exhaustive nor hierarchical, and is intended to discourage a mechanistic counting of
contacts . . . [T]he evaluation of factual contacts should be qualitative rather than
quantitative, and should be made in light of the policies of each contact-state that are
pertinent to the particular issue in dispute.” Arabie, 89 So. 3d at 316 (quoting La.
Civ. Code art. 3542, cmt (a)).
In Arabie, the Louisiana Supreme Court identified and analyzed the following
factors when determining whether it would be appropriate under the principles set
forth in Article 3542 to consider the defendant oil company a Louisiana domiciliary:
(1) the pertinent contacts of each state to the parties; (2) their contacts to the events
giving rise to the dispute, including the place of conduct and injury; (3) the domicile,
habitual residence, or place of business of the parties; (4) the state in which the
relationship between the parties was centered; (5) deterring wrongful conduct; and
(6) repairing the consequences of injurious acts. Id. at 315. Article 3542 also imports
from Article 3515 the following factors: (7) the relationship of each state to the parties
and the dispute; and (8) the policies and needs of the interstate system, including the
policies of upholding the justified expectations of the parties and of minimizing the
adverse consequences that might follow from subjecting a party to the law of more
than one state. Id. at 315–16.
Applying the Arabie factors to the case at hand, the Court concludes that it is
appropriate to consider VehiCare a domiciliary of Louisiana for purposes of Article
The first factor, the pertinent contact of each state to the parties, weighs in
favor of applying Louisiana law. The complaint alleges that VehiCare’s failure to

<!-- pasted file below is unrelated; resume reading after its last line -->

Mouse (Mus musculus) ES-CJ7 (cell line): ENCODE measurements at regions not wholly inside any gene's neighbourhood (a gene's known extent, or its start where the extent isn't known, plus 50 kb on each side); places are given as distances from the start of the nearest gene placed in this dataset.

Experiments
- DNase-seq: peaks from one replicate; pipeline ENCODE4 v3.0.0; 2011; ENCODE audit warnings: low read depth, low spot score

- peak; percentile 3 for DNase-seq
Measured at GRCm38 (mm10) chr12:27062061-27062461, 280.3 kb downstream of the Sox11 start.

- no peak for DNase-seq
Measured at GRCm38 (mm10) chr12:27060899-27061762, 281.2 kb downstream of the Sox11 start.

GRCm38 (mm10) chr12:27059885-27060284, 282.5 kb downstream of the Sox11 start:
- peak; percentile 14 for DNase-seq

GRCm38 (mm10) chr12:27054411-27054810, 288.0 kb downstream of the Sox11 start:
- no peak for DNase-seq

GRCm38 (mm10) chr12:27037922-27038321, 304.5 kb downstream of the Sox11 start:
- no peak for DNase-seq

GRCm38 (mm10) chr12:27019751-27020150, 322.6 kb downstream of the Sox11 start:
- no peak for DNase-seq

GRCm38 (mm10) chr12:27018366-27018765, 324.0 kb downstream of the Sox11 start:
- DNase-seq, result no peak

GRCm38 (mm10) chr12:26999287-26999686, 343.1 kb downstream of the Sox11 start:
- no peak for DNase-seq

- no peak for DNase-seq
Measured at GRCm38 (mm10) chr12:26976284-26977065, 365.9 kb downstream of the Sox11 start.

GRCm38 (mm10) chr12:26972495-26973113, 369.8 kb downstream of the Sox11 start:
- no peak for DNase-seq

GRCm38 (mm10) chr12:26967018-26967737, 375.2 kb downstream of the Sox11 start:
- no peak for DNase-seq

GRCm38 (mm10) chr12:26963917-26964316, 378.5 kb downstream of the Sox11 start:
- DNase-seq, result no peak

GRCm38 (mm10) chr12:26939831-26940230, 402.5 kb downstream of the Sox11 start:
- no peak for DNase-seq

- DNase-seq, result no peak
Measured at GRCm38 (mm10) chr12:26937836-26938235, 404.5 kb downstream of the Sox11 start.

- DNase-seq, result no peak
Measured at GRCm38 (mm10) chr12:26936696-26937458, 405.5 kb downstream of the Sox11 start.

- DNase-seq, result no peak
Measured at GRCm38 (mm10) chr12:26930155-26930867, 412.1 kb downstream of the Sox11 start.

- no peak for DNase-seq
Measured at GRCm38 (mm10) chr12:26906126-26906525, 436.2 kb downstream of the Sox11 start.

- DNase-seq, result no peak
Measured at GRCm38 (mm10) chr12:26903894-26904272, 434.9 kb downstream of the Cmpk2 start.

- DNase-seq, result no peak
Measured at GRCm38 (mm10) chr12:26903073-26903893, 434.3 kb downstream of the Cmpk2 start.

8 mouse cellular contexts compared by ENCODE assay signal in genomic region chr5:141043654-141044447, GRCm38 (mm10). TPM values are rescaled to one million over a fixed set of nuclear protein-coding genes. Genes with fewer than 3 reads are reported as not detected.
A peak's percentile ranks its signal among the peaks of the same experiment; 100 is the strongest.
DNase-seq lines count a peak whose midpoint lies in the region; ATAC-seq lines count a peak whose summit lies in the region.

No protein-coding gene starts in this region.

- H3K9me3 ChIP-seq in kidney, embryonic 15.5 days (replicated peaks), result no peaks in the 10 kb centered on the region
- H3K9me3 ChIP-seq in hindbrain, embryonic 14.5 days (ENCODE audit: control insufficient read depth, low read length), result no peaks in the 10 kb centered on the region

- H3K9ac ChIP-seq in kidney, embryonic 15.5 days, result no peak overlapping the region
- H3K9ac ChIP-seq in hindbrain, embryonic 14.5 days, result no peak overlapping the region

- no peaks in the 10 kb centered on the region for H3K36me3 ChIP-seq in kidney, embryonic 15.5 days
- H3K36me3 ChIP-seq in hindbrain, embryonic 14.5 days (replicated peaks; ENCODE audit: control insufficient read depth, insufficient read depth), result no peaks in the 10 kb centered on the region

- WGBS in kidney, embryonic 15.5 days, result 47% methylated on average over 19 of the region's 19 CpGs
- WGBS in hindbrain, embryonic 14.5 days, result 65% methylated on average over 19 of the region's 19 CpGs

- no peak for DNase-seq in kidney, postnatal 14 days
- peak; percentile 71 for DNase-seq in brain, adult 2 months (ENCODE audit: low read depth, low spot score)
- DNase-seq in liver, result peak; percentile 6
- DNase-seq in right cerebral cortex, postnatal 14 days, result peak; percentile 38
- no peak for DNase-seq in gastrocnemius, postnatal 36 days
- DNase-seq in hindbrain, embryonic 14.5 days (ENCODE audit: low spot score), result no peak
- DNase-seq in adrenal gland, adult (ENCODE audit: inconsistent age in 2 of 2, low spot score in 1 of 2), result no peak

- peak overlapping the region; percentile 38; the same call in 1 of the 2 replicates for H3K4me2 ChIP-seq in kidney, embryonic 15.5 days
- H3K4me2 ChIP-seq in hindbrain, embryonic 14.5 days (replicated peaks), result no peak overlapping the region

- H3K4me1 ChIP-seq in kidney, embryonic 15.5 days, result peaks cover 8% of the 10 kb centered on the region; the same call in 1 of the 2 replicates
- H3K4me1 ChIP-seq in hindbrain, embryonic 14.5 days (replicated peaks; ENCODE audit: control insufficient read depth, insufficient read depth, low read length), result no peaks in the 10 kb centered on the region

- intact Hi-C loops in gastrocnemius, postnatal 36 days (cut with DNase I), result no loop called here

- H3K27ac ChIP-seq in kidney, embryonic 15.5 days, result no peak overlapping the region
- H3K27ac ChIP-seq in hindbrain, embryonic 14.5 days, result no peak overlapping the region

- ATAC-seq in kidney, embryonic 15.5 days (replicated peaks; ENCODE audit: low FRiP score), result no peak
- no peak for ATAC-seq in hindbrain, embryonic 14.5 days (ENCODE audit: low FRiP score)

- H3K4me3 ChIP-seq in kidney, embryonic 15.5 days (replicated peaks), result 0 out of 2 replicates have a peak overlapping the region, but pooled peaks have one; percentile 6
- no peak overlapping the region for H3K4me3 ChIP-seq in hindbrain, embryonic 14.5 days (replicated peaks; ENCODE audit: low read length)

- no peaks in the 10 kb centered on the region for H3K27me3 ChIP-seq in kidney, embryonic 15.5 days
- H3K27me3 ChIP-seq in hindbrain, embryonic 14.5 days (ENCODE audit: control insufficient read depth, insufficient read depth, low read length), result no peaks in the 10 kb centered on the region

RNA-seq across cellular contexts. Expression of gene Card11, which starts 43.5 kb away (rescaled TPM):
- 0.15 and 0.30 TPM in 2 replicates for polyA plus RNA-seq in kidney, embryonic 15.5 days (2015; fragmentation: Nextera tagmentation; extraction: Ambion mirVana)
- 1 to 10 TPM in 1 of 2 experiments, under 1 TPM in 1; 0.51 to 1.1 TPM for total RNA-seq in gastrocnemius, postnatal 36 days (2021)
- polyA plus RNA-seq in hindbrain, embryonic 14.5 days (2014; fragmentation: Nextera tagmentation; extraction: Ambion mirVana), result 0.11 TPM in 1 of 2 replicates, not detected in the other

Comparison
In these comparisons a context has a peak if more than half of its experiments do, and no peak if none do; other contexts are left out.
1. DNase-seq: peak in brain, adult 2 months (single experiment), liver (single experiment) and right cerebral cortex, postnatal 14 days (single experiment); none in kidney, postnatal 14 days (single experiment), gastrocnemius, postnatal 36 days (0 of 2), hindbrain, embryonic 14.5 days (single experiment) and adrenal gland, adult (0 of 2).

implement preventative maintenance schedules can be traced back to the company’s
offices in Ohio, where such schedules are supposed to be input. VehiCare’s alleged
negligent inspection and maintenance of CCD’s fleet, however, took place in
Louisiana, as did the crash that killed Mr. Taylor. There are no allegations that Mr.
or Mrs. Taylor or their children had any contact with Ohio. Ohio, then, had contact
only with VehiCare, but Louisiana had contact with both VehiCare and the plaintiff
and her children.
The second factor, which focuses on the states’ contacts to the events giving
rise to the dispute, including the place of conduct and injury, also weighs in favor of
applying Louisiana law. Mrs. Taylor asserts that injurious conduct occurred in Ohio
because that is where VehiCare allegedly failed to input preventative maintenance
By contrast, Mrs. Taylor offers numerous allegations of negligent
conduct that took place in Louisiana.
Likewise, Mr. Taylor’s crash occurred in
Louisiana, and the resulting injury to his family—for which Mrs. Taylor now seeks
to recover—will have a continued effect in Louisiana. Taking the allegations in the
complaint as true, Louisiana had more substantial contacts with the events giving
rise to the dispute.
The third factor focuses on the domicile, habitual residence, or place of
business of the parties. Mrs. Taylor and her children are domiciled in Louisiana,
while VehiCare is incorporated and maintains its principal place of business in Ohio.
VehiCare clearly does some business in Louisiana, as evidenced by its contract with
CCD. Otherwise, there is a dearth of allegations regarding the extent of VehiCare’s
dealings in the state. Therefore, the Court considers this factor to be neutral. Cf.
Arabie, 89 So. 3d at 318 (finding the third factor to weigh in favor of applying
Louisiana law because, despite the defendant’s corporate presence in Delaware,
Oklahoma, and Texas, the defendant operated a large refinery in Louisiana).
The fourth factor, which considers the state in which the relationship between